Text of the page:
2014 Rocky Mountain Section AAPG Annual Meeting

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Produced Water Modeling of Upper Cretaceous Mesaverde Group Tight-Sandstone Reservoirs in the Uinta Basin, Utah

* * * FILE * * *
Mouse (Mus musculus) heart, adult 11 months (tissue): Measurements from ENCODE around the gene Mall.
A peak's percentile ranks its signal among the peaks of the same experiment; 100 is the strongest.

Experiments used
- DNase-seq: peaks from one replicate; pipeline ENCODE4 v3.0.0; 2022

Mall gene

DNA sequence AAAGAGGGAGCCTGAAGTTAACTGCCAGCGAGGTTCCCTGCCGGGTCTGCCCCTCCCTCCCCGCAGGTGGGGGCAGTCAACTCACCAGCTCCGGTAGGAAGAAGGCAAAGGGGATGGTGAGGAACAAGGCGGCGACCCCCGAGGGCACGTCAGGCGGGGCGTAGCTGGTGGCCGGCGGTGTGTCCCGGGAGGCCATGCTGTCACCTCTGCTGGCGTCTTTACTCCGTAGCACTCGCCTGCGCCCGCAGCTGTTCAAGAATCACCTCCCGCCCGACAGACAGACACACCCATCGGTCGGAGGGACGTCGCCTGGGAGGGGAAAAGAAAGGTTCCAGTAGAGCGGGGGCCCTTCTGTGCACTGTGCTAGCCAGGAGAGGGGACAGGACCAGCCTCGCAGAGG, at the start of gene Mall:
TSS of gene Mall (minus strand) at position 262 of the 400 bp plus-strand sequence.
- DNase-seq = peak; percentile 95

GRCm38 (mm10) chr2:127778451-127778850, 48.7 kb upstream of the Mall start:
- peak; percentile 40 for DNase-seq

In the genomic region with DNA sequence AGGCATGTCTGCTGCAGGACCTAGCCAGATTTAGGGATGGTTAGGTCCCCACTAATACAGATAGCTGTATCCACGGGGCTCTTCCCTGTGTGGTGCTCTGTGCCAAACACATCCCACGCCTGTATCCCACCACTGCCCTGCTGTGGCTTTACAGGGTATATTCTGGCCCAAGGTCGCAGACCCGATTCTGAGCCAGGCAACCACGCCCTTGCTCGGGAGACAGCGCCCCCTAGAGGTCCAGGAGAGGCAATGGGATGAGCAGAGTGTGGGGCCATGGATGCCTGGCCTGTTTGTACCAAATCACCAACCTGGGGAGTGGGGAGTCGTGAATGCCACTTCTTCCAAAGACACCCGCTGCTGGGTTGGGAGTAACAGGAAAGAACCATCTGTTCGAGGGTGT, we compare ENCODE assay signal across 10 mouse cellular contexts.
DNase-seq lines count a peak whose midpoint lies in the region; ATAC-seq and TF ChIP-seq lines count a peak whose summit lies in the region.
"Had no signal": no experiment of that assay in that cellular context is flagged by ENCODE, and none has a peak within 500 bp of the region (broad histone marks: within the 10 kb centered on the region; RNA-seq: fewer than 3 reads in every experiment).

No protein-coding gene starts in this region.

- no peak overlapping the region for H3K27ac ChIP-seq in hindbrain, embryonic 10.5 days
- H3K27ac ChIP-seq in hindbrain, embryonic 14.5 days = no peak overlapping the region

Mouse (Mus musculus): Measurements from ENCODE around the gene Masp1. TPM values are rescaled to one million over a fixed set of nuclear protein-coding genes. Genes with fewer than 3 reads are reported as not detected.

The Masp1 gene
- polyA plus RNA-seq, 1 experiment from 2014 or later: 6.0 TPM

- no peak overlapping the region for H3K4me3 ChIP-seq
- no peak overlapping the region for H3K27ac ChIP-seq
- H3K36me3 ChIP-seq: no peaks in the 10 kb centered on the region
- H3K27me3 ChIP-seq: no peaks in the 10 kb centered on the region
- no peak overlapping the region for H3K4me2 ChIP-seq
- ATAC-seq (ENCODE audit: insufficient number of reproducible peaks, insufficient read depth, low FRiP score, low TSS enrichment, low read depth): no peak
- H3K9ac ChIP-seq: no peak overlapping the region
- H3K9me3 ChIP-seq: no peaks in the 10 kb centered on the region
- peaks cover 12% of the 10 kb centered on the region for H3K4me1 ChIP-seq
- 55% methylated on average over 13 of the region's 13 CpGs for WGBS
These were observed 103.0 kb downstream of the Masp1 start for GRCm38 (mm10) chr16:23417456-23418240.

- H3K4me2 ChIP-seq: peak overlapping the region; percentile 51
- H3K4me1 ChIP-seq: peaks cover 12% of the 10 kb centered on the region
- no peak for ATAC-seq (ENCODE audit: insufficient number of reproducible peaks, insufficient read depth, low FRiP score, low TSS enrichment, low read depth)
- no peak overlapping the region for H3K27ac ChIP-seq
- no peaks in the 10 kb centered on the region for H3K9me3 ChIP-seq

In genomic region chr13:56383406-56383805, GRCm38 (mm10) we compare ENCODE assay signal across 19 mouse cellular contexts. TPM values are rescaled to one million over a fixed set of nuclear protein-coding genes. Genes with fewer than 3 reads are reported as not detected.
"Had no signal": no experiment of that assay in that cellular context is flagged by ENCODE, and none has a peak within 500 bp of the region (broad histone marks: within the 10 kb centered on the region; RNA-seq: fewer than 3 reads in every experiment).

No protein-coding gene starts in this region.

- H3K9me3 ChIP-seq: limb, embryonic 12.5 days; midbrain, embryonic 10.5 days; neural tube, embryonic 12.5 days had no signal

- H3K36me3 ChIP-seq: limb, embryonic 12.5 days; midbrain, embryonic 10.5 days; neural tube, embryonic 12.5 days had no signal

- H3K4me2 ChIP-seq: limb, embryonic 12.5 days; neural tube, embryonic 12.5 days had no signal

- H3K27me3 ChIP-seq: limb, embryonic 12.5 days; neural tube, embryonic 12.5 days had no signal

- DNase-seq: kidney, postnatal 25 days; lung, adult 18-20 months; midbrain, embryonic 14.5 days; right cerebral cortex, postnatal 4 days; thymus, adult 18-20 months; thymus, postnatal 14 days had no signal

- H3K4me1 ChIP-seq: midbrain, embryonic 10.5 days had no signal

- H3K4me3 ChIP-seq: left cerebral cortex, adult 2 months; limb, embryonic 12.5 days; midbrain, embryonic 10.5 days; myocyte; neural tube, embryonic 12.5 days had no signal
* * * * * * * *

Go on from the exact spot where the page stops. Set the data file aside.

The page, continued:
The Maastrichtian Upper Cretaceous Mesaverde Group has been and continues to be a major, tight-sand gas reservoir in Utah. It consists of over 9,000 feet of fluvial, coastal plain, braided stream, wave-dominated deltaic, and beach sandstone and siltstone with interbedded transgressive Mancos Shale tongues and marine sandstones. Gas production from Mesaverde fields increased from 80 BCFG in 2002 to 287 BCFG in 2012. Produced water increased from 2 million bbls in 2002 to 26 million bbls in 2012. The amount of produced water could increase by at least 1 million barrels per year. Handling produced water requires a significant investment in treatment and disposal. The cost for treatment and disposal will continue to climb as the water/gas ratio increases during prolonged production of the wells. Produced water has been historically evaporated or injected in disposal wells or could be reused in enhanced oil recovery, hydraulic fracturing, drilling mud preparation, and oil shale production. Our study focuses on detailed stratigraphic, petrophysical, and produced-water-production data from wells penetrating the Mesaverde Group. Results will include formation and unit tops, lithology, thickness, temperature, pressure, and other petrophysical data. Using these data, petrophysical modeling of type logs from the Mesaverde will be used to extrapolate potentially available produced water quantity and quality into geologically less well-known areas targeted by future exploration. Water quality and quantity associated with existing gas production will be evaluated and used to help understand produced water management and amounts.